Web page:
Talking About Equal Pay

Editor’s Note: This blog was written and submitted by Vision 2020 Tennessee Delegate Patricia Pierce.

Vision 2020 Tennessee Delegate Patricia Pierce discusses equal pay at the Tennessee Human Rights Commission Employment Law Seminar in Nashville, TN.

Vision 2020 Tennessee Delegate Patricia Pierce discusses equal pay at the Tennessee Human Rights Commission Employment Law Seminar in Nashville, TN.

The Equal Pay Act turns 50 this month and there is still a gender pay gap between men and women of twenty three cents!  If the pay gap improves at the rate it has since 1963, less than a half a cent each year, the gap will not close completely for another 40 years!  That’s too long to wait for pay equity!  Gender discrimination is not likely to go away on its own.  One thing we need to do is write about and talk about equal pay and other gender equity issues at every opportunity.  Last week I spoke at the Tennessee Human Rights Commission Employment Law Seminar in Nashville, TN.  Over 150 people from across the state were in attendance.   My topic was Vision 2020’s national goal on pay equity.  It was a great opportunity to raise awareness of Vision 2020 and expose pay equity issues that affect women and their families.  I shared information from national studies and research that identified the following:

  • The national average pay gap between women and men is 23 cents and is even greater for women of color.  The wage gap in Tennessee is 20 cents.
  • The national medium earnings for women is $36,931 and for men it is $47,715.  In Tennessee the average is $31,585 for women and $41,019 for men.
  • The pay gap has a lifetime affect.  Over a lifetime, the wage disparity costs the average women and her family an estimated $700,000 to $2 million.  The social security average benefits for women 65 and older is $12,000 compared to $16,000 for men.
  • Approximately 40% of working mothers with children are primary breadwinners. Two-thirds of minimum wage earners are women.  In Tennessee, 18% of women live in poverty.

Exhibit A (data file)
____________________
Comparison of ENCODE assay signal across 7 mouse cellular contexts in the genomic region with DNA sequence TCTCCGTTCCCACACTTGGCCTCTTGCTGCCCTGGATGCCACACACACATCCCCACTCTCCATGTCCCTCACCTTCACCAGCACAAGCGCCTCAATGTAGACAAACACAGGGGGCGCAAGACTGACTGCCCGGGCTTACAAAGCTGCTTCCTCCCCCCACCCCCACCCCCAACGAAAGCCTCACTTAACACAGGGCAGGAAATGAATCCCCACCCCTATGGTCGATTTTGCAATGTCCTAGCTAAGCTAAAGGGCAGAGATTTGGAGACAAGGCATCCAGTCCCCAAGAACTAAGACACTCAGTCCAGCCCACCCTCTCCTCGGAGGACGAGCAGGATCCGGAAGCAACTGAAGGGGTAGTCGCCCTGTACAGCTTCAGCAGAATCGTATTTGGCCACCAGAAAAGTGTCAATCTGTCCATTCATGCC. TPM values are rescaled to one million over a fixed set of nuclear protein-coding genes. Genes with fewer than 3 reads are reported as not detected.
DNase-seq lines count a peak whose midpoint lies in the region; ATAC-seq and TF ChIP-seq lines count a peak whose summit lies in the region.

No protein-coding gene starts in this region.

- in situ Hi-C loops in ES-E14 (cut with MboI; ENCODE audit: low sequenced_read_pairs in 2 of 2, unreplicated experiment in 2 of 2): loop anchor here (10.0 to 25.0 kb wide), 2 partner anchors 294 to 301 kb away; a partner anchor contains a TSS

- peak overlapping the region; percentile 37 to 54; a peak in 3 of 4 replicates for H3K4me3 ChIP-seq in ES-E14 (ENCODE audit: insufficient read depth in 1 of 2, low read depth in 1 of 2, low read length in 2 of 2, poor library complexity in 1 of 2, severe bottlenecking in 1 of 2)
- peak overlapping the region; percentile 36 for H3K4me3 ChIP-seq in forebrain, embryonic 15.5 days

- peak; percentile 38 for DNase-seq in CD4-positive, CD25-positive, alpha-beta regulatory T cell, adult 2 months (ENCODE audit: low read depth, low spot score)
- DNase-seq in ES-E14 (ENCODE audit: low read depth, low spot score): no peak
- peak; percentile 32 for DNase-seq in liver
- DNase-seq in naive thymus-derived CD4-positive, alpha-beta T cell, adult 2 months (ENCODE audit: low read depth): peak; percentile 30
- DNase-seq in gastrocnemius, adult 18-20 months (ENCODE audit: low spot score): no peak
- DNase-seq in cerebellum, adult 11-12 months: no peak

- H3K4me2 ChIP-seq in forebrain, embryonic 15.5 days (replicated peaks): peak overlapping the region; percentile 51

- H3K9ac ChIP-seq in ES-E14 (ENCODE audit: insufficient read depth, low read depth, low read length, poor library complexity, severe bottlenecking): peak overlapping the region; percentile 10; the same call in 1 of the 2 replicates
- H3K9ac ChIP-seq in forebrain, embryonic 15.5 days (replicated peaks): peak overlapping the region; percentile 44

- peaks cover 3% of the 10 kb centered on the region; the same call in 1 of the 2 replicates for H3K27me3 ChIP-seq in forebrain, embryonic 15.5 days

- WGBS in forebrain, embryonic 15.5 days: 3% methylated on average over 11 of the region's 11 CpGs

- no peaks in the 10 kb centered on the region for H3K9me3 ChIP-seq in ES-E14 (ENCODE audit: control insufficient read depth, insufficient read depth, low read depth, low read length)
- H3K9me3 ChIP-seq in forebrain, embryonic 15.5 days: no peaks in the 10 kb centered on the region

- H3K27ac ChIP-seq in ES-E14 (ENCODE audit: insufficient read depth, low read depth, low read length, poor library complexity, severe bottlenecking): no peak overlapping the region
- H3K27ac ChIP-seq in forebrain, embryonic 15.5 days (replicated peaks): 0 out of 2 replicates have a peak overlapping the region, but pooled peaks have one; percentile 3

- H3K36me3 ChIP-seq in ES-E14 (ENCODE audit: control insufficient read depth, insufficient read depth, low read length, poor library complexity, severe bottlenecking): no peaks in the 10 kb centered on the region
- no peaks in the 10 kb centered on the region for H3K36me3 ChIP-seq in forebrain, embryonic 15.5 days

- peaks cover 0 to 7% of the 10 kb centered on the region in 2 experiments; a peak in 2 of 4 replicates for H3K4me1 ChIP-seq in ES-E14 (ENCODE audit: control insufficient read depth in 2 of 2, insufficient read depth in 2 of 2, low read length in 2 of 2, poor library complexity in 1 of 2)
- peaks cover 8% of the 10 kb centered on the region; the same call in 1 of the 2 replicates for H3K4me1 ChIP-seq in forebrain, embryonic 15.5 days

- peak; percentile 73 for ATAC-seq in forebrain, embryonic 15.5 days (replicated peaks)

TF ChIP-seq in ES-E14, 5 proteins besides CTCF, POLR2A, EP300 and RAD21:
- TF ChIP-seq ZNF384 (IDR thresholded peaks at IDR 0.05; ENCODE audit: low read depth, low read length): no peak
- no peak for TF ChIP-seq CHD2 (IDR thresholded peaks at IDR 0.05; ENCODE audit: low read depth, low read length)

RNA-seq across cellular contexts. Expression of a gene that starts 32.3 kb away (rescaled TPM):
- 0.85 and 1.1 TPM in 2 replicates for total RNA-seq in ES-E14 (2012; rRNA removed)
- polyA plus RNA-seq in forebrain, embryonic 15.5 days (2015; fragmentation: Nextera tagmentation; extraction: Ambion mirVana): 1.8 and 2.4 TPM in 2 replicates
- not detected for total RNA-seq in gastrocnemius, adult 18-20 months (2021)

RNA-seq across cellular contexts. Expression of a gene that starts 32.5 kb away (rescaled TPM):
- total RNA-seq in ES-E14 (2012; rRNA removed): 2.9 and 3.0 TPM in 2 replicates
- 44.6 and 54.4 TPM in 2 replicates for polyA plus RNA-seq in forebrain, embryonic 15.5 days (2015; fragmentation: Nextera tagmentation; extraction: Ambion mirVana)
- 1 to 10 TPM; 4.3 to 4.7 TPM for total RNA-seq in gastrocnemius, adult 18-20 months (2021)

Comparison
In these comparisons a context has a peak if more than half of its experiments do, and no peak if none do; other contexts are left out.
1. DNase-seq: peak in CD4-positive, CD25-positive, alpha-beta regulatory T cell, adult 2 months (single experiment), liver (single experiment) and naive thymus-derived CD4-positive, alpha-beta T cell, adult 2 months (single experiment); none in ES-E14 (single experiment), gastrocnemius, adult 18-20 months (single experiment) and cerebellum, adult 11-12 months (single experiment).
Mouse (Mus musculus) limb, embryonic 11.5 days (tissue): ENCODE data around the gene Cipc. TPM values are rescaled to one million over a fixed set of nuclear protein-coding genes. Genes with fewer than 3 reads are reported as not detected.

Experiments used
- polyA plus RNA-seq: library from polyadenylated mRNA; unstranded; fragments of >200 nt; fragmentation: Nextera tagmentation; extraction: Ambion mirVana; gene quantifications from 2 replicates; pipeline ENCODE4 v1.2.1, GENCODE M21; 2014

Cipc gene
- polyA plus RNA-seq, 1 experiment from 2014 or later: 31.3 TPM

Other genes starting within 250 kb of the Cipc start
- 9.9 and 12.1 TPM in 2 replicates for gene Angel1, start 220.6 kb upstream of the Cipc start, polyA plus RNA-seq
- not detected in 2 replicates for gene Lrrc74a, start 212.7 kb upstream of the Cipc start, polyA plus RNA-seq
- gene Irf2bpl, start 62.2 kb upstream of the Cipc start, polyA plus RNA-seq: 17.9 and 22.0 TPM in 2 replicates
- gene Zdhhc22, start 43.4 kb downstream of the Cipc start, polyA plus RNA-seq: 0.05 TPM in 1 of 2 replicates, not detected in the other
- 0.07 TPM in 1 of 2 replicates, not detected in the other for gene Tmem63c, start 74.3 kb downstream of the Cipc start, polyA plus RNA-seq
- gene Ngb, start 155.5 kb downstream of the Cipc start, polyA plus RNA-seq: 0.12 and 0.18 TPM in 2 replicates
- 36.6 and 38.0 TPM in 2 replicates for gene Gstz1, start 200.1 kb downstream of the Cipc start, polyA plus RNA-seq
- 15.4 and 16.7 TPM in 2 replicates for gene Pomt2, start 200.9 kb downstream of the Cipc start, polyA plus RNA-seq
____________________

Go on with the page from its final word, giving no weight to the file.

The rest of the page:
I also shared some steps that need to be taken to address fair and equal pay:

  • Update and pass legislation that would ensure effective enforcement and remedies are available.  Passing the Paycheck Fairness Act would close loopholes, update and strengthen the Equal Pay Act.
  • Hold the National Equal Pay Task Force accountable for carrying out its mandated responsibilities to launch a collective effort of federal agencies to address pay equity issues.
  • Employers need to take action to address pay equity within their organization by conducting pay audits to address differences and by ensuring non-gender related criteria are the norm for employment decisions.
  • Join groups and organizations that are addressing gender equity issues, like Vision 2020!  Go online and sign Vision 2020’s Declaration of Equality!

Each of us need to speak up and raise awareness and help facilitate change by continuously exposing these issues to the public, our peers and colleagues, and definitely to our legislators.

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About equalityinsight

Vision 2020 is a national coalition of organizations and individuals united in their commitment to achieve women’s economic and social equality. Join Vision 2020 today! http://www2.drexelmed.edu/vision2020giftsonline/Individual.aspx
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